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Old 06-09-2017, 01:04 PM
 
28 posts, read 13,691 times
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Quote:
Originally Posted by craig11152 View Post
I do think in the case of roads it is a comparative thing. "Bad roads" is a bit subjective. Since no place has all "perfect roads" one fair way to answer "how bad?" is by comparing or ranking all roads.
Every place I have lived have been good about keeping up with road repairs. Frankly, I was shocked by the amount of rough roads and lack of construction to fix them. I wondered if it was lack of funding (or tax money mismanagement), not wanted to shut down portions of roads for repair due to volume of traffic, or if road fixing just wasn't a priority. As a non-native it was very noticeable and perplexing. Why would anyone have a nice car that is just going to get destroyed by daily driving.
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Old 06-09-2017, 01:14 PM
 
Location: Pure Michigan!
4,486 posts, read 7,751,301 times
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Quote:
Originally Posted by taylor-2017 View Post
Do you think the medication helps your husband deal with the winters? I do not want to go back on antidepressants.
Actually, no, because I've known him for over thirty years and he was only diagnosed and started on medication seventeen years ago and winter never affected him before that either. He just doesn't mind anything about it.
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Old 06-09-2017, 01:17 PM
 
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Quote:
Originally Posted by craig11152 View Post
I do think in the case of roads it is a comparative thing. "Bad roads" is a bit subjective. Since no place has all "perfect roads" one fair way to answer "how bad?" is by comparing or ranking all roads.
Since OP isn't comparing MI to all states, that comparison is going to get a bit vague in a hurry, though. And it doesn't have to be a relative thing. If your roads are ridden with potholes, your roads are objectively bad and it doesn't matter if another state has it worse.
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Old 06-09-2017, 04:46 PM
 
Location: Ann Arbor MI
2,105 posts, read 1,350,352 times
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Quote:
Originally Posted by highlanderfil View Post
Since OP isn't comparing MI to all states, that comparison is going to get a bit vague in a hurry, though. And it doesn't have to be a relative thing. If your roads are ridden with potholes, your roads are objectively bad and it doesn't matter if another state has it worse.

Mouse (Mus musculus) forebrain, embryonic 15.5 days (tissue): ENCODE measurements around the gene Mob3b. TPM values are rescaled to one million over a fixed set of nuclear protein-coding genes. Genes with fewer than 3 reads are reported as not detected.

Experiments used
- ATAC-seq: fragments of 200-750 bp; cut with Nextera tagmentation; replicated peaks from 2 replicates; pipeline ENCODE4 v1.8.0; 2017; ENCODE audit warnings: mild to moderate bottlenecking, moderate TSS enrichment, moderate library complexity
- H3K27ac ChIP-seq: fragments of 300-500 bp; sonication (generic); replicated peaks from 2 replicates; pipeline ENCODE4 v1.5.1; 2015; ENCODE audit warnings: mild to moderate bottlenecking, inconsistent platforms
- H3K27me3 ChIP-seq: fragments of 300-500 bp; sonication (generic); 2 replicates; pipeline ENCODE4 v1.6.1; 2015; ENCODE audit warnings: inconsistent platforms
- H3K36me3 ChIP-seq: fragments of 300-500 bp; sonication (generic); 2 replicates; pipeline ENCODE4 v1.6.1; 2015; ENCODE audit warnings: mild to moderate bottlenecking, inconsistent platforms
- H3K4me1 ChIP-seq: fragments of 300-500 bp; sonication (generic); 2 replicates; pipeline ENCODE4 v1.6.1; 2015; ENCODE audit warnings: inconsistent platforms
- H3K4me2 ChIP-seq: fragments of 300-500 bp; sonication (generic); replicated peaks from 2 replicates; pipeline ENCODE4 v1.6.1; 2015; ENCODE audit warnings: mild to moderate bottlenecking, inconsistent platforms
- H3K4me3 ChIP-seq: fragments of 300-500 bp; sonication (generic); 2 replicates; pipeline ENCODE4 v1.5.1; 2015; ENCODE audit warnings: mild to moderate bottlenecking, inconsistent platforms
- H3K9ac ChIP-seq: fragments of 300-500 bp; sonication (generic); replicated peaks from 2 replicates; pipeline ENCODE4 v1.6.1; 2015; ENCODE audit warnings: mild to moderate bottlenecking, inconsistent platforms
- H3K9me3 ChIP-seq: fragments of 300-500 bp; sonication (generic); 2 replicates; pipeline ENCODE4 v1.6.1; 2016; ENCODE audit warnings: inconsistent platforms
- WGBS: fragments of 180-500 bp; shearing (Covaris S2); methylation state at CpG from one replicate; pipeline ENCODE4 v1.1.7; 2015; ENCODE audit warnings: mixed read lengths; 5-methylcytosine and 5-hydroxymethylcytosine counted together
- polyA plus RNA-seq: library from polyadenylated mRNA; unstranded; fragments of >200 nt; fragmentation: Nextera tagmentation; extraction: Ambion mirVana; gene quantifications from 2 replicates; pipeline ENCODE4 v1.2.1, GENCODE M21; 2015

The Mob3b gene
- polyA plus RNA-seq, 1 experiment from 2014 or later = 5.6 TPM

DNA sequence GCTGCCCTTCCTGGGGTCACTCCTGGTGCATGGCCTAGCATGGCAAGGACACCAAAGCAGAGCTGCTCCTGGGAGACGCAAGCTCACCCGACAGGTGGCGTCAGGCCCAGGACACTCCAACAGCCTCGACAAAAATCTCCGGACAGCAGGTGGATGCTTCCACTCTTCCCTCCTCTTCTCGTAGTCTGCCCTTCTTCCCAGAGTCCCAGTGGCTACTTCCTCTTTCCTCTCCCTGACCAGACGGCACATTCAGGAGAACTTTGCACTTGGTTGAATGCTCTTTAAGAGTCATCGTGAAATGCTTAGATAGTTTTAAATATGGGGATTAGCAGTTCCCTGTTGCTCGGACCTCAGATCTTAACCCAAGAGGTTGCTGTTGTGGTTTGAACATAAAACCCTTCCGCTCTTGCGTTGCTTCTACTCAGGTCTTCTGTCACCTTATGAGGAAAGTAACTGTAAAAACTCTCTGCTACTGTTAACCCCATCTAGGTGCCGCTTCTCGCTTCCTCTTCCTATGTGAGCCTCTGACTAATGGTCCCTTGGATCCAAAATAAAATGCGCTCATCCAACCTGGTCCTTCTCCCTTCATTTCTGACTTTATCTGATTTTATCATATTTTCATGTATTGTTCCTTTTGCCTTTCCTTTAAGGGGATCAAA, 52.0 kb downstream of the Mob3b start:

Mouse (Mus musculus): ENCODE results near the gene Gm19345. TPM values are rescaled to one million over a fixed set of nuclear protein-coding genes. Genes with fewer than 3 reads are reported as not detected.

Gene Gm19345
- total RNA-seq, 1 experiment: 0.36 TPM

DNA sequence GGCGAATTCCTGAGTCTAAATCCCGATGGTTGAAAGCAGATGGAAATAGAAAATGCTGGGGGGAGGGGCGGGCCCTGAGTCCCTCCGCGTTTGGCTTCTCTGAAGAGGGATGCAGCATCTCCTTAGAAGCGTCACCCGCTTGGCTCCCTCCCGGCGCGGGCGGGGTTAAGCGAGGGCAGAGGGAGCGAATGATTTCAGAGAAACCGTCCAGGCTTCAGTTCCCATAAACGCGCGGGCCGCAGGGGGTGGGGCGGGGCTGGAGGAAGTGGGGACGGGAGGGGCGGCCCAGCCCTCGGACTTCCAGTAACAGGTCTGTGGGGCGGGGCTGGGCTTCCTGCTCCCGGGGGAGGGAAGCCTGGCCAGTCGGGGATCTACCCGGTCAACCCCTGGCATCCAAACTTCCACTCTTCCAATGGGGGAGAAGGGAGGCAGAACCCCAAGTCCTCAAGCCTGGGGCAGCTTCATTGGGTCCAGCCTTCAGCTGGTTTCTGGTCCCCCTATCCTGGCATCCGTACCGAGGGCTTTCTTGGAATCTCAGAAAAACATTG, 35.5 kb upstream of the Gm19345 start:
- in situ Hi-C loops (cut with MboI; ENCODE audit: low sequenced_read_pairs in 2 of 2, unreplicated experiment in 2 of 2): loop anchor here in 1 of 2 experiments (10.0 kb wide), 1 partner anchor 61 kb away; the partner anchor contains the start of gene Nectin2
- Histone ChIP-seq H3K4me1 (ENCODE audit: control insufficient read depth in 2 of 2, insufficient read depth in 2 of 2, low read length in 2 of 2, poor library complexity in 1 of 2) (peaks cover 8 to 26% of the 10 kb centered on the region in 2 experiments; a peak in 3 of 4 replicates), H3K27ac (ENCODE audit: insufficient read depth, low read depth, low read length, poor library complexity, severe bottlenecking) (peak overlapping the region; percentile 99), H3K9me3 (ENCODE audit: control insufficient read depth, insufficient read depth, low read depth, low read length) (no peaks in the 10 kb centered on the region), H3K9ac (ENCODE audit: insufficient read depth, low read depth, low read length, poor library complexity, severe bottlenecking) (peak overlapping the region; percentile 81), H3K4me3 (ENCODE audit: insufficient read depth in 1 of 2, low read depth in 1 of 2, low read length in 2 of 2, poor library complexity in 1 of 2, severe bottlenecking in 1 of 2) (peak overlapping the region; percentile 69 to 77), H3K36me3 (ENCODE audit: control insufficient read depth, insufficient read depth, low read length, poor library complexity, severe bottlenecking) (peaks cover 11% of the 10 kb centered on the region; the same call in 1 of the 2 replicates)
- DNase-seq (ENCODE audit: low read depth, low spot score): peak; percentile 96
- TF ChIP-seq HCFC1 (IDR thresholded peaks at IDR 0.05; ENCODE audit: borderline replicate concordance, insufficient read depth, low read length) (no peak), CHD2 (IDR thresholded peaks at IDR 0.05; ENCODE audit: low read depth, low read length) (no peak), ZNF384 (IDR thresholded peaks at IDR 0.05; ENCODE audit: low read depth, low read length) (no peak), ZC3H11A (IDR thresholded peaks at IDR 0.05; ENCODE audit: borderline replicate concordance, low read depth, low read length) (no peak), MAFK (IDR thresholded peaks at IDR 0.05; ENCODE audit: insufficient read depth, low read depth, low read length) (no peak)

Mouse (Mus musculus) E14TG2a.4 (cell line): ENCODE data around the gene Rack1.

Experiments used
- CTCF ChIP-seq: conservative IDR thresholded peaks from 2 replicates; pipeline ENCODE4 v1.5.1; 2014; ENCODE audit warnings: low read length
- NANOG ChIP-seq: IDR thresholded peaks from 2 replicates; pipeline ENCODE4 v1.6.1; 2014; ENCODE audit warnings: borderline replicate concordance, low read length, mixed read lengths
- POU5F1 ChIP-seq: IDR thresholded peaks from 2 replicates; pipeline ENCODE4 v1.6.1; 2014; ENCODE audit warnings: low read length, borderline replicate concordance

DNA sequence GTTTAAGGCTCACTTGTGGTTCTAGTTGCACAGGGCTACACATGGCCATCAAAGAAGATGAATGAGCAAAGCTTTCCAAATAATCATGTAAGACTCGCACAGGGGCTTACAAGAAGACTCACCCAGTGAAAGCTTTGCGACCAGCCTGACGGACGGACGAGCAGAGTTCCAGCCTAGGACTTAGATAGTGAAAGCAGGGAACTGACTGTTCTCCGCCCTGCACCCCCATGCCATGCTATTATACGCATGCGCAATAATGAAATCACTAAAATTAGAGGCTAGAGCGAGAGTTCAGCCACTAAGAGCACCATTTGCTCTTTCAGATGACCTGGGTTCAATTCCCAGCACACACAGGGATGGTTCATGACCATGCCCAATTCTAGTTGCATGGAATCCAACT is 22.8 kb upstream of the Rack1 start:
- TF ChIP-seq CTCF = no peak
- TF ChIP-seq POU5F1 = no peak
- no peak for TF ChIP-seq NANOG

The OP asked how the roads are, heard they were bad. Bad compared to what? A brand new road? Thats not a fair compassion because you can't expect very many roads to be brand new.
If riddled with potholes is the norm across the nation then it isn't objectively bad its objectively the norm. If you think the norm is bad then maybe you have unrealistic expectations.
Whats an objectively good or bad life span of a human? How do you measure that without looking at a bigger picture?
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Old 06-09-2017, 05:50 PM
 
28 posts, read 13,691 times
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Quote:
Originally Posted by craig11152 View Post
The OP asked how the roads are, heard they were bad. Bad compared to what? A brand new road? Thats not a fair compassion because you can't expect very many roads to be brand new.
If riddled with potholes is the norm across the nation then it isn't objectively bad its objectively the norm. If you think the norm is bad then maybe you have unrealistic expectations.
Whats an objectively good or bad life span of a human? How do you measure that without looking at a bigger picture?
My question was actually about snow removal and why the roads were rough and how often they fixed/paved road issues. I never asked for a comparison to other roads. I wondered why the roads are so terrible in michigan and it doesn't look like they are going to fix the problem any time soon.

Senate transportation package won't get Michigan's roads fixed - Crain's Detroit Business

Report: Michigan